Whiteboards that let you "see into the past". Laptops instead of books.
School buses with windmills on top of them, to cut down on pollution.
Welcome to the schools of the future.
That, at least, is the vision set out by primary pupils, who got together to consider what education might be like if they could have their way.
Year 5 youngsters from six Cheshire primaries left their teachers marvelling at the breadth of their imaginations. Staff even quipped that one youngster might be a member of the national remodelling team, the group that suggested Women's Institute members take design and technology lessons and caretakers supervise football.
This pupil suggested that there could be: "Robots to teach you different things when the teachers are busy. They could (also) be used for dinner ladies and playground duties."
For another, lessons would be an irrelevance, as children would have "one injection of knowledge a day".
The event had its serious side, however. Organised by Eaton Bank secondary, a maths and computing college in Congleton, it was designed to give primary and secondary pupils a say in discussing how learning might one day be organised.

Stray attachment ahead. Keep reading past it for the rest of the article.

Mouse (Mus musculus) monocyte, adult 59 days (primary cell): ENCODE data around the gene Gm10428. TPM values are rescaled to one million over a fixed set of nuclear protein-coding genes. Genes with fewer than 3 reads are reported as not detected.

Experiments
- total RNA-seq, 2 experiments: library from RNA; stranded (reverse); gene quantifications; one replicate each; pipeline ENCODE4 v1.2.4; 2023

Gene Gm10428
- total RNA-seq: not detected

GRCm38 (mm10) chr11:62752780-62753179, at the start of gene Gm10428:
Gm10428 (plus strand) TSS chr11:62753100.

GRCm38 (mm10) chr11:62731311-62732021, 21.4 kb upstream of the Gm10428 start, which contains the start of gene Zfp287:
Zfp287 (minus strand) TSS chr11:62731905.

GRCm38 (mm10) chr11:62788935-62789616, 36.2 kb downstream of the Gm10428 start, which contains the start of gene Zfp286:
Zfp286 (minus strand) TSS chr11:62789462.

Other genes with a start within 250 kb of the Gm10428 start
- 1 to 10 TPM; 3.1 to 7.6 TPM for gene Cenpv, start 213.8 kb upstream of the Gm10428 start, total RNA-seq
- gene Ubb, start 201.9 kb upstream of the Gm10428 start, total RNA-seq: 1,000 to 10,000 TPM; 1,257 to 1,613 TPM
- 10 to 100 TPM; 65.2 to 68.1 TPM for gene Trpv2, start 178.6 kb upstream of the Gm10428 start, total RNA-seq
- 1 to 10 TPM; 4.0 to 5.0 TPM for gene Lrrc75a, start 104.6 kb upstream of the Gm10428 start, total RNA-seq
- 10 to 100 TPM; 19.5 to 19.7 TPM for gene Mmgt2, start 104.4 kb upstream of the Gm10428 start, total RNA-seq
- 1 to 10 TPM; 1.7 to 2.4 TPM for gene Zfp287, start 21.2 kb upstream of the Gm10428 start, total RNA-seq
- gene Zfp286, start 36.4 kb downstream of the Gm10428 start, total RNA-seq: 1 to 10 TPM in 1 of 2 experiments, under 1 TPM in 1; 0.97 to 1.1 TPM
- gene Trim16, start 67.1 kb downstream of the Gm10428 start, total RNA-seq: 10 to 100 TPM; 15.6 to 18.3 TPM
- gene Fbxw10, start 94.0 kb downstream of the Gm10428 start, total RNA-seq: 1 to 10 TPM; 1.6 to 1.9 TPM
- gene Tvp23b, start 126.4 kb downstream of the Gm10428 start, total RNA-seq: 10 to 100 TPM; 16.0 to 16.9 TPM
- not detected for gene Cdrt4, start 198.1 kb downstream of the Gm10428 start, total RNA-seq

Year 12 students from Eaton Bank were more sober, coming up with more realistic suggestions such as schools offering lessons in driving theory, financial management and electrical DIY skills.
The sixth-formers were also sceptical about the potential downsides of schools focusing too much on the use of computer technology, which some said could be a distraction from good teaching.
The primary pupils, however, had more fundamental concerns. While one suggested youngsters could attend evening classes in addition to their normal lessons, another voiced an all-too-familiar wish.
In the future, the child proclaimed, there will be no school.